Wednesday, June 30, 2010

Pancreatic Cancer Advocacy

I had an incredible, inspiring, frightening and frustrating experience last week. I went down to DC to advocate for additional funding for cancer research, and pancreatic cancer in particular. I met with my excellent Congressman (Pallone) and the aides to my two Senators. Seeing firsthand our political process at work was both exhilarating and exasperating.
It was scary to be so vividly reminded of the statistics of my disease - the five-year survival rate of 6%, the mere 40 or so survivors in a room of nearly 500 advocates, the many many tragic stories of family and friends that were taken by the disease. Sadly, the pancreatic cancer survival rate has increased minimally in the last 40 years. It is the only major cancer with survival rates that are still in the single digits. The fourth deadliest cancer receives only 2% of federal cancer funding. I am 44 with 4 year-old children who I don't want to have facing the same bleak odds in 40 years should the genetic curse prove true. Even for those blessed enough to have had the Whipple surgery (as I did), the five-year survival rate is 30%. [With absolutely no basis for this hope, I am counting on being in the 30%.]
It astounds me that several hundred people need to show up year after year, applying constant pressure, to generate the necessary support to increase funding for life-saving cancer research. And yet the funding for a new weapons system that even the military itself isn't asking for sails through with minimal scrutiny. Specifically, the Pancreatic Cancer Action Network is advocating for a $5.79 billion budget for the National Cancer Institute to support cancer research. That may sound like a lot of money but to put it into perspective…the US spent at least $150 billion on the wars in Afghanistan and Iraq last year. So, every two weeks we spend as much for wars (that somehow benefit us?) as we do in a whole year to try to improve the health of all Americans.
My frustration and anger at our national priorities becomes even more intense when I consider what it means for others. My cousin is younger than me with two kids younger than mine battling an aggressive cancer that won't quit. Very sadly, most of us know of such stories. Knowing that we have the resources to do much more and choose not to incenses me.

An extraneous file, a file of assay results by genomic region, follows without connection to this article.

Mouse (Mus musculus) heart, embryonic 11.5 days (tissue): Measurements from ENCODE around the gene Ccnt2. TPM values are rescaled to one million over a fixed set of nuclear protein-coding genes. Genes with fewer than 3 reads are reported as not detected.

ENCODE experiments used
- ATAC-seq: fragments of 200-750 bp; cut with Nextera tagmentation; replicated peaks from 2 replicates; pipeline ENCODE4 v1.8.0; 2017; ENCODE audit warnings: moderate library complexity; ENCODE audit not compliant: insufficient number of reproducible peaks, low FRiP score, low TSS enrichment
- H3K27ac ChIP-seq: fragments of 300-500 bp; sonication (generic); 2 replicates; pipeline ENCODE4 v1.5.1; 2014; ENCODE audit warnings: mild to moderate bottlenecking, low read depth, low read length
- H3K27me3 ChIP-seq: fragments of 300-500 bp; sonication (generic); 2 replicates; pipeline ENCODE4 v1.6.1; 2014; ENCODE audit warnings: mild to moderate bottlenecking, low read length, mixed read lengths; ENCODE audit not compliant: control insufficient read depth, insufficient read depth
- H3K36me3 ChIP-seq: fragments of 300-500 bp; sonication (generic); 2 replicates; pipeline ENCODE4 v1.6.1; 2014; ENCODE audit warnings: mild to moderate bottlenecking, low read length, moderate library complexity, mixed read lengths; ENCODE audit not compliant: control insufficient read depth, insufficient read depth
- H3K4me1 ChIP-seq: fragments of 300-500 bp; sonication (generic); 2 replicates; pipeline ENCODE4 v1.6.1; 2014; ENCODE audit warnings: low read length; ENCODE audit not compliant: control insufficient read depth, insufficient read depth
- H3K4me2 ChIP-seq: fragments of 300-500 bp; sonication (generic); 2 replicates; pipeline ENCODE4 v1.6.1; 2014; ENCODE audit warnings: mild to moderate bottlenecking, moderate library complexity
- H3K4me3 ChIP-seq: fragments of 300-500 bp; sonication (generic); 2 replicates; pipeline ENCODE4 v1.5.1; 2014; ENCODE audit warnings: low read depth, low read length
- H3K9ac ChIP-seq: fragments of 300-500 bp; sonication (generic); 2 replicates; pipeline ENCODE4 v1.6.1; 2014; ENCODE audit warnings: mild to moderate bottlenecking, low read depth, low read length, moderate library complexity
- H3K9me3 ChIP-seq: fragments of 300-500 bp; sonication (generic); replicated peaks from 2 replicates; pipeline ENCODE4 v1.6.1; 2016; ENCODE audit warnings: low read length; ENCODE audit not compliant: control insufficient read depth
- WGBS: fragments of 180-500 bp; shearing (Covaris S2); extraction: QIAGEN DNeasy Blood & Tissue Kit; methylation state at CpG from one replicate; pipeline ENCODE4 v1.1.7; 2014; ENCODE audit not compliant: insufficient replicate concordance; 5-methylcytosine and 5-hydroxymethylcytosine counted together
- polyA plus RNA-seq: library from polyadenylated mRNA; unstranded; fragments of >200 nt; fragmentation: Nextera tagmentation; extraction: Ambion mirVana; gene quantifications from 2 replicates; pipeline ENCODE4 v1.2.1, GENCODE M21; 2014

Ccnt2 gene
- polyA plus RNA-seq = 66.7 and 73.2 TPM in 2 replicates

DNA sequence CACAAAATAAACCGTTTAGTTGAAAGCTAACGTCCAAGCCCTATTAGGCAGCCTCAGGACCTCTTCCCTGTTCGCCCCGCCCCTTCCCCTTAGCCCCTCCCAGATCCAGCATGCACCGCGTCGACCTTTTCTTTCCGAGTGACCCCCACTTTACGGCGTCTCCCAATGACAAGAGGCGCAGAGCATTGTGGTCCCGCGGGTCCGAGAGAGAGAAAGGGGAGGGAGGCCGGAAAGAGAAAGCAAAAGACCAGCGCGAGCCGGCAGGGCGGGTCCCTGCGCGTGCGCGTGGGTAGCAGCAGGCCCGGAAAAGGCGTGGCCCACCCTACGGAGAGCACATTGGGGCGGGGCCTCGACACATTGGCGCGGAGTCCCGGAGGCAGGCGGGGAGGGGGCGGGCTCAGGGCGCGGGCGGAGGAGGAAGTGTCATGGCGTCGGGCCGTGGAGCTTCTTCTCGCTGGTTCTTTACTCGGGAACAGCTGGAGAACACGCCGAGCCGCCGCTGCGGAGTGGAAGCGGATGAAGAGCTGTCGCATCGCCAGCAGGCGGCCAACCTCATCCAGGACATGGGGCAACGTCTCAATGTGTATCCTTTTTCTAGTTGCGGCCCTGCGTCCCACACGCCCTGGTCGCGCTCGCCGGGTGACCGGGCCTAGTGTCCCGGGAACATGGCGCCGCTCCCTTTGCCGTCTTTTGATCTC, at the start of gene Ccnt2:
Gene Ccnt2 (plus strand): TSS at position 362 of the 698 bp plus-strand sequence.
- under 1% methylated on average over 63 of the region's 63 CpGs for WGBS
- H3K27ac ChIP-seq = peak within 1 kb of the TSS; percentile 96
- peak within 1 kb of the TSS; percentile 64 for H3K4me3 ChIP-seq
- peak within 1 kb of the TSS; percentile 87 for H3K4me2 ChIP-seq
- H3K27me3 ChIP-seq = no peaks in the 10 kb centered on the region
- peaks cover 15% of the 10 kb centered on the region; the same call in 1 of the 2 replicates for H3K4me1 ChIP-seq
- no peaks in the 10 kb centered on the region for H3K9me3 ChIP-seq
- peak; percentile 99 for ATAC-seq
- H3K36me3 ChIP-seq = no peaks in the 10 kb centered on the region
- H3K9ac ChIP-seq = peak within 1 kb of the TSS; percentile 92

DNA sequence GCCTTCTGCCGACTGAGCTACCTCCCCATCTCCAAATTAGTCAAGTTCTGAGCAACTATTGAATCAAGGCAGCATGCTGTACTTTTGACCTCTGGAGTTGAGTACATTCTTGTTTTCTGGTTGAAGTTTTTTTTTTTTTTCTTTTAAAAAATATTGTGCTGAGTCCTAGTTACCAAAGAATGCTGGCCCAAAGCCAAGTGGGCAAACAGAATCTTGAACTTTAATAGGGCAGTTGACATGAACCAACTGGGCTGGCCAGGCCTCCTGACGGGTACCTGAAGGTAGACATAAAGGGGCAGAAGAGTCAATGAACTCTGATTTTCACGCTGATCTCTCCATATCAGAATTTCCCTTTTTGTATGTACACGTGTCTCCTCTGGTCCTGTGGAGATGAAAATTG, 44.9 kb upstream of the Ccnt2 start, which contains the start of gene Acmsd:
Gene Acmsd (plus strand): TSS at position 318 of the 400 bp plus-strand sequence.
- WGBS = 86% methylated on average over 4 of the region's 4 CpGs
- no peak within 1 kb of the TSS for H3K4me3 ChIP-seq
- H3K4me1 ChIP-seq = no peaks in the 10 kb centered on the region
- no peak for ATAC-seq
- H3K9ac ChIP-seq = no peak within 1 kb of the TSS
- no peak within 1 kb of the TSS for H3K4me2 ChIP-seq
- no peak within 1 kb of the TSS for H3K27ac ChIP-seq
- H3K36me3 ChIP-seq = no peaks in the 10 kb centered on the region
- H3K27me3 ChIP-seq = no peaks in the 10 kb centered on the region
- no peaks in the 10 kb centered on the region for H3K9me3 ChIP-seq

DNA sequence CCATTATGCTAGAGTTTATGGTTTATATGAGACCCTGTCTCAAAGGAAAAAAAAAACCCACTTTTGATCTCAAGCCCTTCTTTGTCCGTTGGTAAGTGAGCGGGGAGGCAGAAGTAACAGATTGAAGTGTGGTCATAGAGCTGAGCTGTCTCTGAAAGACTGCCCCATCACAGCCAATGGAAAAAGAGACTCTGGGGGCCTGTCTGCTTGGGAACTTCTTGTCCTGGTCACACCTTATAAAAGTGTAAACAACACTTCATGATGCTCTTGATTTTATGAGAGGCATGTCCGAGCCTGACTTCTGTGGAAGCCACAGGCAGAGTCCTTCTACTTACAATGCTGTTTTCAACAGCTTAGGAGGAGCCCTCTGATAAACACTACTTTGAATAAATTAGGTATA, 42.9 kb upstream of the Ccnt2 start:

Some of you may know that I have very strong political convictions. (Just ask my father-in-law.) I have mostly stayed away from that stuff here. But…our tax money is being spent people! It is for us to decide on the how/where. Just like each of us does for our personal budgets at home – we make choices. For the one party to refuse to co-sponsor an increase in cancer research under the guise of being fiscally conservative is maddening. It's BS actually. There is no escaping the fact that we have been choosing elective war and subsidies for corporate America. As a result, people we love dearly are dying unnecessarily abroad and at home.
As it says in Matthew's Gospel – "For where your treasure is, there your heart will be also". My heart is with people. I went to DC because I would like to see more of our treasure directed to helping people. My experience of democracy in action was that it's not very efficient but it is the best we got. Like life, it is a beautiful and frustrating thing. It often doesn't turn out as you'd hoped. Welcome to it.

PS - I belong to the NJ Chapter of the Pancreatic Cancer Action Network. I'd like to invite you to a funds and awareness raiser on Sunday, July 18th. Join Noah, Ana, Jacquelyn & me at a Somerset Patriots (minor league baseball) game at 5:05 that night. Part of the ticket sales will go to the organization to fund advocacy and research into cures. Drop me an e-mail ( if you'd like to attend. I am hoping to have a whole crew of family and friends going. So, besides being for a good cause it should be great fun!

1 comment:

Courtney said...

Hi Franco,
Thanks for this . . . you are so well spoken (or written, I guess) and I couldn't agree more!
A big hug to you,